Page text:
The Stand Up

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The Stand Up
The Stand Up poster.png
Directed by David Wexler
Produced by
  • David Wexler
  • Eli Wolstan
  • Shane Tilston
Written by David Wexler
Music by
Cinematography Bart Grieb
Edited by Alex Ricciardi
Cinema 59 Productions
Distributed by FilmBuff/Cinetic Media (2012 theatrical)
Release date
Running time
82 minutes
Country United States
Language English

The Stand Up is a 2011 American comedy/drama film written and directed by David Wexler and stars Jonathan Sollis, Margarita Levieva, Arija Bareikis, and Aidan Quinn.[1][2][3]


Stand-up comic Zoe Hardwick is desperately in love with his beautiful girlfriend, Miranda (Julia Dennis). When she dies tragically, Zoe is devastated and drops his budding career, moves back home, and pines after his departed love for a year. His father, the principal of an elementary school, decides that one year of moping around the house is enough and forces Zoe to take a job teaching kindergarten, Zoe finds himself standing before a very different demographic. The innocent insights of the children help Zoe in finally healing. He meets fellow kindergarten teacher, Veronica (Margarita Levieva) and a new love is kindled.[2]


  • Jonathan Sollis as Zoe Hardwick
  • Margarita Levieva as Veronica
  • Aidan Quinn as Sandy Hardwick
  • Arija Bareikis as Mrs. Rundgren
  • Justine Cotsonas as Rosaline
  • Jonathan Reed Wexler as Clem
  • Julia Dennis as Miranda
  • Quinn Broggy as Ethan
  • Jennifer Mudge as Mrs. Schumacher
  • Bryanna Adames as Rachel
  • Duncan Bindbeutel as Comedy Club MC
  • Gianni Echeverria as Sasha
  • Ashley Gerasimovich as Claire
  • Ryan Hoffman as Comic
  • Leonardo Larocca as Dominick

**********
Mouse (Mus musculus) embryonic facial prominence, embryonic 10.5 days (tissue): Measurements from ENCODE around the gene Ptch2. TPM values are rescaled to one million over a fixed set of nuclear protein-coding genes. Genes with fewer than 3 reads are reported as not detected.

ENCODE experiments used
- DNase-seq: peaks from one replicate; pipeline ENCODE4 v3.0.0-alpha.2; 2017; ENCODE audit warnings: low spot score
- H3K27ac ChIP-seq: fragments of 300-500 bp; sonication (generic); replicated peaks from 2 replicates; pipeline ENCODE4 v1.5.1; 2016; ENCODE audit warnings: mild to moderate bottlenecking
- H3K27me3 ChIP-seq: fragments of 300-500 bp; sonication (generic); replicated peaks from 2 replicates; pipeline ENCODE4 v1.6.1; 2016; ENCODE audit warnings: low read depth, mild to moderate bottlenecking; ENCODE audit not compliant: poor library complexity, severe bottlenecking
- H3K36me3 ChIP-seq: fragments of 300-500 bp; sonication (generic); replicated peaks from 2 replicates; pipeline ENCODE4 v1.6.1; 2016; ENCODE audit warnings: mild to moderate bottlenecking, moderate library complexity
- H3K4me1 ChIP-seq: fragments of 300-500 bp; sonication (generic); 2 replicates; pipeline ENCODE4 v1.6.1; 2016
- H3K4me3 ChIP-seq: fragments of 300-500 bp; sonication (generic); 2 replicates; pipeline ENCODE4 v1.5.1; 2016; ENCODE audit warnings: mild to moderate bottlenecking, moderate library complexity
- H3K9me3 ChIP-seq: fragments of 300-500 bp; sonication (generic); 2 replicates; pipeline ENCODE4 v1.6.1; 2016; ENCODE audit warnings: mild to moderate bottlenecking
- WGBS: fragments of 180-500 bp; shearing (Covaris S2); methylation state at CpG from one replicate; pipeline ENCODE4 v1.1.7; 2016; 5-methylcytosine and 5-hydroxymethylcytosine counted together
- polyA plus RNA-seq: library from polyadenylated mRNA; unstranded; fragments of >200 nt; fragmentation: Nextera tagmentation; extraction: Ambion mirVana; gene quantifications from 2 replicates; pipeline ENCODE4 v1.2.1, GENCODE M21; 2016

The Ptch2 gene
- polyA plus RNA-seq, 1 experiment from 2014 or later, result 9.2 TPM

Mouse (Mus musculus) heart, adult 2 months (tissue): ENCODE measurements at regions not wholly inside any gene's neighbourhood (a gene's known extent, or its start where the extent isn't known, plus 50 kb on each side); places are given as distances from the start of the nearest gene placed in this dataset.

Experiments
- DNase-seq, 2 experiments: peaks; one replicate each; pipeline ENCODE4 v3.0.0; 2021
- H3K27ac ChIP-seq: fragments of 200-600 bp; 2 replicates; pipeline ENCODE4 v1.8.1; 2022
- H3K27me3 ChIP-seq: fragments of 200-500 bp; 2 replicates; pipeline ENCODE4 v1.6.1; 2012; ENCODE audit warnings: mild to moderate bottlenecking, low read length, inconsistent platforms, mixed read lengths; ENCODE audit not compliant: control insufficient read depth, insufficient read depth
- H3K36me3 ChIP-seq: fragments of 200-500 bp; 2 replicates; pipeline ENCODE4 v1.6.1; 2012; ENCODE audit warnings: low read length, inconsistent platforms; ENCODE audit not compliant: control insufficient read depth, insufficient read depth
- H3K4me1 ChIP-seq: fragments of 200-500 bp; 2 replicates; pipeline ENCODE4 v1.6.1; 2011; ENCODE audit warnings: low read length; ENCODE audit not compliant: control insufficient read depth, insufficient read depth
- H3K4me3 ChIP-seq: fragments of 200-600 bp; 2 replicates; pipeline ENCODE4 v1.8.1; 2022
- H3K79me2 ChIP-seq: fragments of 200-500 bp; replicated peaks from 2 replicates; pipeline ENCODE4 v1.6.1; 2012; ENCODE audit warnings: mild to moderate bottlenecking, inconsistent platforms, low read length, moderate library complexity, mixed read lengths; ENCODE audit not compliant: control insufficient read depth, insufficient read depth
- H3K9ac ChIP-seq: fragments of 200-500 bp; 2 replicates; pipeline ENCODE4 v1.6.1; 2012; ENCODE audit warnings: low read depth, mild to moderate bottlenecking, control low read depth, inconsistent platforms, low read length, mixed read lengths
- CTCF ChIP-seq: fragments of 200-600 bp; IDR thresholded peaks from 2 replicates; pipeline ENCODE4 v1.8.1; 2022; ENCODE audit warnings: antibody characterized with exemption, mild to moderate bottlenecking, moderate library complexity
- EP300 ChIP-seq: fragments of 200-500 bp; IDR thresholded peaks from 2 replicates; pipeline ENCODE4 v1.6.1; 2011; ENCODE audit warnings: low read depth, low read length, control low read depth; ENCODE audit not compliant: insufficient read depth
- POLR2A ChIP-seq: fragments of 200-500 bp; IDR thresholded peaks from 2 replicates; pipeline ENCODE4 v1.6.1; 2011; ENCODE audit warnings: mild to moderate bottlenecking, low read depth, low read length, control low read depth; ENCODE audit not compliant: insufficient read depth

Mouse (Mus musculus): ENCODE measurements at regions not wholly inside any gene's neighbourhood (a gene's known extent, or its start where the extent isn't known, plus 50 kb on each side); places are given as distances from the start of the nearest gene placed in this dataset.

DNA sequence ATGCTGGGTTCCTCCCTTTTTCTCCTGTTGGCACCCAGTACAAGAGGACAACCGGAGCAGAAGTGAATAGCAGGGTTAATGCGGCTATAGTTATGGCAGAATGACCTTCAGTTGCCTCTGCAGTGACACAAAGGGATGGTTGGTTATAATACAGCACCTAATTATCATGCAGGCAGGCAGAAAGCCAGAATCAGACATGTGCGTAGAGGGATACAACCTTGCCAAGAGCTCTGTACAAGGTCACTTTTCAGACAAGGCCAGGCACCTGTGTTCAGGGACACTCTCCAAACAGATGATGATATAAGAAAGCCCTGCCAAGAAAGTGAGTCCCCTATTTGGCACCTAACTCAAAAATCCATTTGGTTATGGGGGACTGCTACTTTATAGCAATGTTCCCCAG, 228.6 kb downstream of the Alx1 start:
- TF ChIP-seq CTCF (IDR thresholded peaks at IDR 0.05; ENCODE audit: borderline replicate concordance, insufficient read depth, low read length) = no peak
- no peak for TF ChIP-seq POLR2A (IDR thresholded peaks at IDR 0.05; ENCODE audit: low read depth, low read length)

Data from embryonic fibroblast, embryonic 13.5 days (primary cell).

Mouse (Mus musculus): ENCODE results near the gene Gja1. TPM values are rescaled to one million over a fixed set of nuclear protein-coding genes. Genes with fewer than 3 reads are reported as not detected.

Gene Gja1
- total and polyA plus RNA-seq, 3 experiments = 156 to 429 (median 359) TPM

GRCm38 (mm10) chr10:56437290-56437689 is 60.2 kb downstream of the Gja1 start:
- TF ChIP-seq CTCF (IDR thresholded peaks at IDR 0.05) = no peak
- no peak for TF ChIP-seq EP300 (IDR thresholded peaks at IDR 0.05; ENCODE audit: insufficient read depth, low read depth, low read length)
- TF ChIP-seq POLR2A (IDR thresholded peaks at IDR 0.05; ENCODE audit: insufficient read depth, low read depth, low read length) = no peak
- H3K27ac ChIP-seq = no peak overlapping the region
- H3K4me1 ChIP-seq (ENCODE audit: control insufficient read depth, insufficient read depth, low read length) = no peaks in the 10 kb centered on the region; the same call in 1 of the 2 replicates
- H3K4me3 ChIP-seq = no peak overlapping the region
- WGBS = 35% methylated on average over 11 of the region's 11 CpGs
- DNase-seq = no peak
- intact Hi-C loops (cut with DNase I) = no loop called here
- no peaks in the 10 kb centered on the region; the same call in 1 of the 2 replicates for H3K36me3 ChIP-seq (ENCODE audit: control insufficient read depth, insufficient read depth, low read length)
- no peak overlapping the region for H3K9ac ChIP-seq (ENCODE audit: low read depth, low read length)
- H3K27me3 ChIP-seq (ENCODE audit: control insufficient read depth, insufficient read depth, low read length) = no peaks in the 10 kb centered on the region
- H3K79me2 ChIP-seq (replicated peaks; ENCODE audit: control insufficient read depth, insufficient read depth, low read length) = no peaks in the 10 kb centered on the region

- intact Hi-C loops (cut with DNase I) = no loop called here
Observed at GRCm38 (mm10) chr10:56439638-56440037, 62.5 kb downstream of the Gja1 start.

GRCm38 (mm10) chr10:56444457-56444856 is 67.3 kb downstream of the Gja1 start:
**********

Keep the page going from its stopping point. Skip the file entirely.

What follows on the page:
• William Liao as Clark
  • Christopher Martinez as Juan
  • Jackson Nicoll as Sebastian
  • Ursula Parker as Yvonne
  • Janet Passanante as DJ
  • Jake Ryan as Trevor
  • Adam Smith Jr. as Weird Teacher
  • Joseph Theisen as Luke


The film debuted October 22, 2011 at the Austin Film Festival[4][5] and began a limited theatrical release September 14, 2012.[2][6]

Critical reception[edit]

The film received generally negative reviews: The Village Voice offered "for a film about a stand-up comedian to be mirthless is dispiriting" and expanded that the The Stand Up did not compensate for its absence of humor with use of any legitimate drama.[3] While the premise of a bereaved comedian dealing with the tragic death of a loved one had potential for drama and angst, the protagonist's "path to healing, though, is made Easy-Bake simple" by director David Wexler, whose use of father-finding-unhappy-son the perfect job where he then meets "perfect-match Veronica (Margarita Levieva)", then allows the protagonist of Zoe to become a "passive participant in his own healing, which Wexler leaves so uncomplicated that the story simply coasts along on a smooth path to happily ever after."[3] It was concluded, "regrettably, it’s impossible for the film or its star to do little more than recall other recent comedies and performers: the superior School of Rock for one and, via the portly Sollis’s eerily similar voice, Jonah Hill."[3]